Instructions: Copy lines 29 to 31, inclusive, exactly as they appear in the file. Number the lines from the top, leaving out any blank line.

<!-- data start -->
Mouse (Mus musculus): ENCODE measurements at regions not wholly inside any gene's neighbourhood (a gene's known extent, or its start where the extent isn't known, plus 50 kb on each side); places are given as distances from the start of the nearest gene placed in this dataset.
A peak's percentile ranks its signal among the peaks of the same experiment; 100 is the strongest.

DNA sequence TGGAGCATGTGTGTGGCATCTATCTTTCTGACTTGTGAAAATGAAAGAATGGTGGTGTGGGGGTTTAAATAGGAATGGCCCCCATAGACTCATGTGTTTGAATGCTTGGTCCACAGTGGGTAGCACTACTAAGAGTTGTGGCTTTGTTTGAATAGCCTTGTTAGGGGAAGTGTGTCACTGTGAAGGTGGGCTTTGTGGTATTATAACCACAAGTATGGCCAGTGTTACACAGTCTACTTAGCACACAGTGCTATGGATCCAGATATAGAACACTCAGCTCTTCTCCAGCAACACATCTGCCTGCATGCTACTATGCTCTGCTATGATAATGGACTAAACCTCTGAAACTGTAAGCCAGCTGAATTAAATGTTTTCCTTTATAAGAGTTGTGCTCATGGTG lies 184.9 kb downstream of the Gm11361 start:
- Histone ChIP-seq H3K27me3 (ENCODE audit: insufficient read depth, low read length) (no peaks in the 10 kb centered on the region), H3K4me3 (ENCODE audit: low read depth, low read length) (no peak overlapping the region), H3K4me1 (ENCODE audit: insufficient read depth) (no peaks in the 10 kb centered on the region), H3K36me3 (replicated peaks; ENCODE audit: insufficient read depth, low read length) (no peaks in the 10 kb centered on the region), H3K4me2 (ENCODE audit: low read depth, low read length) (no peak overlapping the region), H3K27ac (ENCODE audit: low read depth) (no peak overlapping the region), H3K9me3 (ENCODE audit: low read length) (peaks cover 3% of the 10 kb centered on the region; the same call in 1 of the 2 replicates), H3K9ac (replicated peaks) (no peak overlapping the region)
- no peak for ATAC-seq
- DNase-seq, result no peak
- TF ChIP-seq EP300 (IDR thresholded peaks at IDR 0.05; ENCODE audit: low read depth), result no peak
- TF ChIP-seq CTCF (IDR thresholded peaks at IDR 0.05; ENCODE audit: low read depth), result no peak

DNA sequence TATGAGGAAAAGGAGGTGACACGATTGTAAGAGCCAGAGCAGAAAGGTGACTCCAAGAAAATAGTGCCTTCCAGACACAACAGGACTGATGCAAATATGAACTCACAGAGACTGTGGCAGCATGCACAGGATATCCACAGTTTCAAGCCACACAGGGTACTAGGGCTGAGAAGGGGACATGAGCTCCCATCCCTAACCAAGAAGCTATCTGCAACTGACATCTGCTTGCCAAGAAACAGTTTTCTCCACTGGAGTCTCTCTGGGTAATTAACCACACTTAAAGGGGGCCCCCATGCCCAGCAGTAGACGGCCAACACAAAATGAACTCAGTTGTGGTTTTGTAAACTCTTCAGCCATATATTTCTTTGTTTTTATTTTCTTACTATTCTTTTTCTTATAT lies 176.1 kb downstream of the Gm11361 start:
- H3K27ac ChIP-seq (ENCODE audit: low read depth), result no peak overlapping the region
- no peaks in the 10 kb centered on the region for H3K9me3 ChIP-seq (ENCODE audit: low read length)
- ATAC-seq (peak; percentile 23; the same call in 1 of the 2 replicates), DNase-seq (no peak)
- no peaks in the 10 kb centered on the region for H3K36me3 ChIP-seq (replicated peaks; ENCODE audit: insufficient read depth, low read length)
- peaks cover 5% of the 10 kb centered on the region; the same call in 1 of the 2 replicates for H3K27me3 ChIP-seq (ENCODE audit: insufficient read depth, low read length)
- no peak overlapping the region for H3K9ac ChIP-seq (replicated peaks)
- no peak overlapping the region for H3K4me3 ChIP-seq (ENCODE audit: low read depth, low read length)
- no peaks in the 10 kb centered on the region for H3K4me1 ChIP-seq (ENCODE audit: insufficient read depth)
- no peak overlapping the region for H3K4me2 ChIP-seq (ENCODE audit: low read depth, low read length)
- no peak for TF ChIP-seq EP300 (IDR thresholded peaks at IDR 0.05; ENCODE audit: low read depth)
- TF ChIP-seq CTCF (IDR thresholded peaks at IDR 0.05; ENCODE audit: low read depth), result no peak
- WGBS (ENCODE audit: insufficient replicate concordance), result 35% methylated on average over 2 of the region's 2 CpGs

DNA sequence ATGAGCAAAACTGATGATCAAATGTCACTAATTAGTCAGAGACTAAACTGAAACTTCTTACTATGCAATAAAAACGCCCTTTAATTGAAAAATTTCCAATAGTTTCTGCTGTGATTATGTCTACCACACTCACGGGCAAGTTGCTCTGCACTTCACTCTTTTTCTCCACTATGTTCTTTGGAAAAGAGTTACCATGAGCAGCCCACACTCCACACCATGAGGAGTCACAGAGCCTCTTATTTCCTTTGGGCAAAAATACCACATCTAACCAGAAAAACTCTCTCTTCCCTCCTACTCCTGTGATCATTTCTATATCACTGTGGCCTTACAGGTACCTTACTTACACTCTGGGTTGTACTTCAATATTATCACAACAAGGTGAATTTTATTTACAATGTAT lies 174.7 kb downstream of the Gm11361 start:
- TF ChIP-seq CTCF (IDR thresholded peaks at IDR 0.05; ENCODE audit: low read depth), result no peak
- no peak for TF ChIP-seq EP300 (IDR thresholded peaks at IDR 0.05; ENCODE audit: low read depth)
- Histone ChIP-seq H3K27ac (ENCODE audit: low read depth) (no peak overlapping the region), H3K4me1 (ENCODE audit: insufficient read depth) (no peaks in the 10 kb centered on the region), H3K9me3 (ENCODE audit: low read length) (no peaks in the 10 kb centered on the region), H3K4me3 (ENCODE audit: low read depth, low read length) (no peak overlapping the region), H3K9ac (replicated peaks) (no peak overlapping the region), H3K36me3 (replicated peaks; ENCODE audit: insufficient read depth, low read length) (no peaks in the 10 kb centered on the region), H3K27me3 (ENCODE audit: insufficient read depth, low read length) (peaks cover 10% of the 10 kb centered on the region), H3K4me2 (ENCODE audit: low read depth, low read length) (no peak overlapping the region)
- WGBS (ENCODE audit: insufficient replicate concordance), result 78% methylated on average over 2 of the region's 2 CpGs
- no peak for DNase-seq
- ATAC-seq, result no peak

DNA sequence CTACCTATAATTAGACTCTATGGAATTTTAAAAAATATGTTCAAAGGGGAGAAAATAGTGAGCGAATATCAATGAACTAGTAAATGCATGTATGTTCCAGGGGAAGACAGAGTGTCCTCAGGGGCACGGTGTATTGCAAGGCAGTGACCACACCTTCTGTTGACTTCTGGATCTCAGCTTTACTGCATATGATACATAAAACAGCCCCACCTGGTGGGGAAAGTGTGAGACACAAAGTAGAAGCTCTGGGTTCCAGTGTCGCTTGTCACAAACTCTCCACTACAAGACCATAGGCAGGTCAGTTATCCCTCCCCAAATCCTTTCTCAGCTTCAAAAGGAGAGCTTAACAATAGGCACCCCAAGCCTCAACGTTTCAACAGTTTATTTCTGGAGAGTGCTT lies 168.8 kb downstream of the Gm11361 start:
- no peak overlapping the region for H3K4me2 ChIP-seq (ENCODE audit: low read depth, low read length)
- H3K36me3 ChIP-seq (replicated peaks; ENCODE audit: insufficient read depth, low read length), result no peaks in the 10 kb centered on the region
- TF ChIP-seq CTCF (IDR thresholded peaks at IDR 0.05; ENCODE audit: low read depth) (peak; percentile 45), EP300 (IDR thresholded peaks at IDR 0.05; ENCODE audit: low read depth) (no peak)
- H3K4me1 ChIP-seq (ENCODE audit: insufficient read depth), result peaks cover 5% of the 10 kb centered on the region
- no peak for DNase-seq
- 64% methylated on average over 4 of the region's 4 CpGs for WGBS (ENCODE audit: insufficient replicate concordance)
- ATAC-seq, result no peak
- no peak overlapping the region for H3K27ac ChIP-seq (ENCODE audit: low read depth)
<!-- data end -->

DNA sequence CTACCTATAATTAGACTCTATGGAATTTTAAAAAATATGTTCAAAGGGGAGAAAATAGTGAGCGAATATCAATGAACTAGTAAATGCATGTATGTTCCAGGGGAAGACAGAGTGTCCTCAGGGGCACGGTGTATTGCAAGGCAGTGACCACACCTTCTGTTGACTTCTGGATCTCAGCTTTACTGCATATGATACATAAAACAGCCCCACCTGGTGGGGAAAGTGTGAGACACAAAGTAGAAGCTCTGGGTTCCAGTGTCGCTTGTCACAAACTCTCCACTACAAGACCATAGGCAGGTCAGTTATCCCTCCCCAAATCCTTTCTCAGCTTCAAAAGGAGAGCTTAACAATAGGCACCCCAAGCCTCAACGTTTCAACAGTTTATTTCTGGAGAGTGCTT lies 168.8 kb downstream of the Gm11361 start:
- no peak overlapping the region for H3K4me2 ChIP-seq (ENCODE audit: low read depth, low read length)
- H3K36me3 ChIP-seq (replicated peaks; ENCODE audit: insufficient read depth, low read length), result no peaks in the 10 kb centered on the region